1. In a gallon-size zip-lock bag, combine the garlic, vinegar, water, coconut aminos, lime zest, bay leaves, salt, and pepper. Zip the bag closed, and shake to combine all of the ingredients. Add the meats to the marinade, turning the bag to coat, and set aside to marinate for 1 hour, turning every 15 minutes. If your kitchen is more than 75 degrees, marinate in the refrigerator 2 hours.

2. Mix the ingredients for the relish, and set aside in the fridge.

3. Transfer the chicken and pork, along with the marinade, to a large lidded skillet. Put the pan over medium-high heat, and, as soon as bubbles appear, lower the heat to a quiet simmer and cover tightly. Every 10 minutes, lift the lid and turn the pieces of meat with tongs so that they braise evenly. Continue to braise at a gentle simmer until the chicken and pork are tender.

4. Using tongs, transfer the chicken and pork to a large plate. Sim the surface fat from the braising liquid, and bring to a boil over medium-high heat. Boil the sauce until reduced by about two-thirds to the consistency of a thin syrup, about 12-15 minutes. Keep the sauce warm over low heat.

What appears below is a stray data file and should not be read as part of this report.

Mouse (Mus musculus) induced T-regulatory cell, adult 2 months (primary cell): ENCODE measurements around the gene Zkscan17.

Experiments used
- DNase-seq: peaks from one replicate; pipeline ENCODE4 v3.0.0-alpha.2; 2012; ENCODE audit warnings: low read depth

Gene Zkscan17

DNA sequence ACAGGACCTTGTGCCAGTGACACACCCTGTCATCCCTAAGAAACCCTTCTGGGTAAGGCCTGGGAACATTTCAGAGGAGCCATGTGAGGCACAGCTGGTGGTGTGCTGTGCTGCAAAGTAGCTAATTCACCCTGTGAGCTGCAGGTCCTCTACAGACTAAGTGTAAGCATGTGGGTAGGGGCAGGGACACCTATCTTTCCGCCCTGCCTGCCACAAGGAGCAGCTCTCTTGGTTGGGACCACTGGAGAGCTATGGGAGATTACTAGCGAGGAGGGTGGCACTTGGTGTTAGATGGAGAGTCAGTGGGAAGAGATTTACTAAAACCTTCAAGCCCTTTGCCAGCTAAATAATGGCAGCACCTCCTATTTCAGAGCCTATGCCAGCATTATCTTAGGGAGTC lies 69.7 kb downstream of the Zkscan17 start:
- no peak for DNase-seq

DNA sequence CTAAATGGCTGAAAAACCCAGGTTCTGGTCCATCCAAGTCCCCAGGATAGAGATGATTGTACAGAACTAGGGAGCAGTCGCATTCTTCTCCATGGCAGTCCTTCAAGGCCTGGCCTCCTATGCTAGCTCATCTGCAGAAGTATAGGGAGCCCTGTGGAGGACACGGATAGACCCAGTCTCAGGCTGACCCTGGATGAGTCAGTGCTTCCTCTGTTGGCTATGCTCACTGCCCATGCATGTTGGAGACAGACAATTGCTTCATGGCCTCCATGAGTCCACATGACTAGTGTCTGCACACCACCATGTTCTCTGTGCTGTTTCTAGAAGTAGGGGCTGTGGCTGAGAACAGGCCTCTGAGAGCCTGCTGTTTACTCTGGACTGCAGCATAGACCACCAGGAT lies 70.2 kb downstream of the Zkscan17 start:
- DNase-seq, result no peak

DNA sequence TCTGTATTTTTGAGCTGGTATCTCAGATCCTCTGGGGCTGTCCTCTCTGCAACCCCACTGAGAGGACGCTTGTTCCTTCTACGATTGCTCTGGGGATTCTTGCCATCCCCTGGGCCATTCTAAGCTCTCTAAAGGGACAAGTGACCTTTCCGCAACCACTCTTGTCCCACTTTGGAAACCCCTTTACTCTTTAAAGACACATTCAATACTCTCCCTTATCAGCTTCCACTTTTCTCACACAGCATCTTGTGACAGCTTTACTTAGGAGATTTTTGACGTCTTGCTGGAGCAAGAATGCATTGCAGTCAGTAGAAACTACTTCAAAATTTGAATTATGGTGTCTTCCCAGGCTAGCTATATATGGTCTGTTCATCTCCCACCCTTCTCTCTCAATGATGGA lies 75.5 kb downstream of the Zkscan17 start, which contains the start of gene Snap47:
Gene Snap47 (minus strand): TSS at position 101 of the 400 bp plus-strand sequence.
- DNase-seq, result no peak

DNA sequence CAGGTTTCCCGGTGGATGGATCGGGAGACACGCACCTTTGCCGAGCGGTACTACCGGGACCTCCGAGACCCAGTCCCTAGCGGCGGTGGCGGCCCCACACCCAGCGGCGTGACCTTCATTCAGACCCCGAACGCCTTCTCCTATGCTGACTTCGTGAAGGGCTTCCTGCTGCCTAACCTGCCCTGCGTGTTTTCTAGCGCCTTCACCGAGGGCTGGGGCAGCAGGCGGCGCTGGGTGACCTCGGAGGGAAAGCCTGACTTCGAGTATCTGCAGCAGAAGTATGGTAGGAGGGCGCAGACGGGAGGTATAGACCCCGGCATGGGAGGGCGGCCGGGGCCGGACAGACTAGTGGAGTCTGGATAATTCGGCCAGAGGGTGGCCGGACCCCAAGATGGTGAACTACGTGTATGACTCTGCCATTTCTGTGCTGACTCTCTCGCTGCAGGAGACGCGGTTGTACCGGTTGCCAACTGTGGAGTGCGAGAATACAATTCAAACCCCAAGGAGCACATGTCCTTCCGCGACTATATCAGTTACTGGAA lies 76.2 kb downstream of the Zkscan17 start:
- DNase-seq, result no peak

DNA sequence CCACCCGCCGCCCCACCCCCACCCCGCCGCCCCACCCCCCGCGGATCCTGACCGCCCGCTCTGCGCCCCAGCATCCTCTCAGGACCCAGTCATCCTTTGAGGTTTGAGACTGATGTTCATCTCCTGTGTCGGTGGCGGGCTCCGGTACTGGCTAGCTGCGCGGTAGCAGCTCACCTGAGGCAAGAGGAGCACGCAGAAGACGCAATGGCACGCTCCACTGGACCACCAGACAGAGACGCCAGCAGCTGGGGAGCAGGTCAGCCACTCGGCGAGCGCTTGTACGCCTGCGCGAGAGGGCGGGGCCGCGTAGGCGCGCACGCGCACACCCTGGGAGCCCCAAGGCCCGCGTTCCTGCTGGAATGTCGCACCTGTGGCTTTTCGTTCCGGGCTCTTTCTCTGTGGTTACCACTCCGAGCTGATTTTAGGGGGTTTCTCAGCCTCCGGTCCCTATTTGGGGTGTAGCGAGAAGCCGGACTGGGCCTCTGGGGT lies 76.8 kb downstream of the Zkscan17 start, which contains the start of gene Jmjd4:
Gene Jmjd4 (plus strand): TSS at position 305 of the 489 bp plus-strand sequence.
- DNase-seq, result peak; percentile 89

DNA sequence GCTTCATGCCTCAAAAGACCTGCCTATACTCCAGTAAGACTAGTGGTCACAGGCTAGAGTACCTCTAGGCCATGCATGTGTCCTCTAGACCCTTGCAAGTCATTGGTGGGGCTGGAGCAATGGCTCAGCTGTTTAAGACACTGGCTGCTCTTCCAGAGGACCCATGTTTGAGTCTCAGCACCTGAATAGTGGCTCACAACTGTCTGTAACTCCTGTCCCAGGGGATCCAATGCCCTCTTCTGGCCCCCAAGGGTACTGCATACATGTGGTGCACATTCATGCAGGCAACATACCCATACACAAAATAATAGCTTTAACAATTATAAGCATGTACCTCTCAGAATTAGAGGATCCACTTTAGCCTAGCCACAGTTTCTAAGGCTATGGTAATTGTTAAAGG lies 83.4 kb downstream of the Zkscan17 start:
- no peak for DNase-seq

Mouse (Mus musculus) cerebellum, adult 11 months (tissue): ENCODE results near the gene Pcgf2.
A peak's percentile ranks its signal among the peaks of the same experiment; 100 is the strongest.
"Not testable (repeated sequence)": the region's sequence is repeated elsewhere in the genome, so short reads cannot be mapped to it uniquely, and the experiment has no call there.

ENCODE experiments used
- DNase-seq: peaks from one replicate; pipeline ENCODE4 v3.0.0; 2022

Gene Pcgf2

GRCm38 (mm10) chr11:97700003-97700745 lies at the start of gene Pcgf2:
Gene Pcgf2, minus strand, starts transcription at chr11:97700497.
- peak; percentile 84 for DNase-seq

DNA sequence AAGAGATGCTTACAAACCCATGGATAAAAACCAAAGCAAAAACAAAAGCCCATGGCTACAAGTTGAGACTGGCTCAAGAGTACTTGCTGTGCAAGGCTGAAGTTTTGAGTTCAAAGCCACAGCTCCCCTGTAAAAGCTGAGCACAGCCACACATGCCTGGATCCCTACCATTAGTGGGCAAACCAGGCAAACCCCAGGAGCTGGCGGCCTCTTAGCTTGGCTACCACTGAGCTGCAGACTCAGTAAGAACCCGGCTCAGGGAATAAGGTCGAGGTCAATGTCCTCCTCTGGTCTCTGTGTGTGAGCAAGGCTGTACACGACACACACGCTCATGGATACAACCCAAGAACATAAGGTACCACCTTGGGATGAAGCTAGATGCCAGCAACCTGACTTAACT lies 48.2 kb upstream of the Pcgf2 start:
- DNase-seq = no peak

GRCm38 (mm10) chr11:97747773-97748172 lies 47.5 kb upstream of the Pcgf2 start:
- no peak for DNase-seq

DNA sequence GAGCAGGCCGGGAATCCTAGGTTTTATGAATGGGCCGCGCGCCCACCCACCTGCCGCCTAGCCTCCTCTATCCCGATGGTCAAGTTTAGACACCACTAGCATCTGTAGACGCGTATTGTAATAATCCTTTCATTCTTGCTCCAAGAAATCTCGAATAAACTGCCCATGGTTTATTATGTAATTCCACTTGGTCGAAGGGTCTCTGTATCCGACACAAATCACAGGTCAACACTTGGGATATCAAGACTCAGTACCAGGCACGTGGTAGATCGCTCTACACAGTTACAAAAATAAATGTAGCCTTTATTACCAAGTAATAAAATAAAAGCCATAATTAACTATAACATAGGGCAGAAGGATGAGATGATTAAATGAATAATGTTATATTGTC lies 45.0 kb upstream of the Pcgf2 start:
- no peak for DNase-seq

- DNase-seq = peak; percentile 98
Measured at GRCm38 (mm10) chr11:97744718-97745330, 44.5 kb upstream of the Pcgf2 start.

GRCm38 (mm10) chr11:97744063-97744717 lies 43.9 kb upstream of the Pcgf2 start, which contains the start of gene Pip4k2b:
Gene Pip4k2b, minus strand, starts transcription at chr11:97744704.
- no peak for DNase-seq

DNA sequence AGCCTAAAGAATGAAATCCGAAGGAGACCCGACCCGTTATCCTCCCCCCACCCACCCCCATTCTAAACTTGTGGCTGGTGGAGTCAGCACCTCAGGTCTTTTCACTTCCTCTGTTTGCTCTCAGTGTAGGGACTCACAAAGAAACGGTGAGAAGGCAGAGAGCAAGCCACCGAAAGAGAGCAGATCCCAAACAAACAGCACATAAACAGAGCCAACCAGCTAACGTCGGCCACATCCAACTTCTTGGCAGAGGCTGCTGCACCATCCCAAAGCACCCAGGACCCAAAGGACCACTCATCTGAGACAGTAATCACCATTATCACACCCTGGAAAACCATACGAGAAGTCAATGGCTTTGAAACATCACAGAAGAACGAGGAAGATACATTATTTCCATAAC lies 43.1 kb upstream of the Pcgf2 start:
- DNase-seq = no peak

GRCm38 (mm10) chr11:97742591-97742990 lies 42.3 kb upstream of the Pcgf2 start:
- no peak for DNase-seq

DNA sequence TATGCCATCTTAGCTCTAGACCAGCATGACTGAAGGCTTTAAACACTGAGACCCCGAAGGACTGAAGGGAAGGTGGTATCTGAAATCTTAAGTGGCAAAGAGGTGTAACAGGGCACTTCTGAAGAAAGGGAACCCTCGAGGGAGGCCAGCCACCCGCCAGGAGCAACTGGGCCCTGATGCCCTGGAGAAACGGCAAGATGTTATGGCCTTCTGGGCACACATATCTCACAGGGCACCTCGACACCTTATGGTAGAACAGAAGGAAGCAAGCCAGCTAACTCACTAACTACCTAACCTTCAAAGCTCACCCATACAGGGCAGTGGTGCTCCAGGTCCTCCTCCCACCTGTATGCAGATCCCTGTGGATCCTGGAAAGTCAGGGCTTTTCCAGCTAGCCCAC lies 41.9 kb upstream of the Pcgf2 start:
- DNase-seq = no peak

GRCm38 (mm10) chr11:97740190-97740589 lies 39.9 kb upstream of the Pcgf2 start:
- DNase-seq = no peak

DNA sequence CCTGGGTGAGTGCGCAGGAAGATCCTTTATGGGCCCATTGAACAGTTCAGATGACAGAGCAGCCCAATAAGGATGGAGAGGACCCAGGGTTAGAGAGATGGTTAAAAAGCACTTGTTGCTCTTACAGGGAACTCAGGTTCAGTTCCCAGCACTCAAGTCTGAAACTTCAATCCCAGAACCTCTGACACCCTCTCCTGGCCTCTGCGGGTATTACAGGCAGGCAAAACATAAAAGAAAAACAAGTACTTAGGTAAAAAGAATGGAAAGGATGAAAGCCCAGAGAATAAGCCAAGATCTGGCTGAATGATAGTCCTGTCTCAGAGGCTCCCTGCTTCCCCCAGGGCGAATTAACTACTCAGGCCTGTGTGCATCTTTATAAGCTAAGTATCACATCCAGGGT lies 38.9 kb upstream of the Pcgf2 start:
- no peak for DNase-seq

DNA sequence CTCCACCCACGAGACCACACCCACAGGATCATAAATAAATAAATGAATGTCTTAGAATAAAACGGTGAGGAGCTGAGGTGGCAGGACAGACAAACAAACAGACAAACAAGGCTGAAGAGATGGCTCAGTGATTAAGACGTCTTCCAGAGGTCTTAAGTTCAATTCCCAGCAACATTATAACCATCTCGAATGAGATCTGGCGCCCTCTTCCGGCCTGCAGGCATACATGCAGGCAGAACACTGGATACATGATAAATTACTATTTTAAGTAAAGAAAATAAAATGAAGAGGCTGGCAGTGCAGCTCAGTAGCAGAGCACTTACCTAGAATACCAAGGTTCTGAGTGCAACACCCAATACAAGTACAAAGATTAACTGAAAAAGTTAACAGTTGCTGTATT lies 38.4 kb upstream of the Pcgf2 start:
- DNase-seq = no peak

5. Meanwhile, melt 1 T. coconut oil in a large nonstick skillet. Add the chicken skin-side down, and fry until golden-brown, about 3 minutes. Flip and cook until golden on the other side, another 3 minutes. Remove and set aside.

6. Melt the remaining T. of coconut oil in the same skillet, and add the ribs. Brown on both sides, about 3 minutes on each side.

7. Place the browned meat into the sauce, and add any juices that have accumulated on the plate. Plate over (cauliflower) rice, and spoon the sauce on top. Top with the tomato relish, and serve immediately.



Saturday, June 11, 2016

keep me warm


You know it's a dreary day in Los Angeles, when you're watching the Dodgers play in San Francisco, and it's considerably brighter there than it is here.

The silver lining to this is that it means soup weather. I went through my usual cold weather cookbooks - ones about braising, ones with noodle soups galore, etc. I wasn't particularly inspired - everything felt so heavy, and noodles are out on Whole30, so I started switching my search to restaurants to grab dinner from.

But then I turned to the crisper, and found a languishing bundle of asparagus, and garden chard leftover from a salad I made for lunch, and thought it might not be a bad idea to go a fresher route.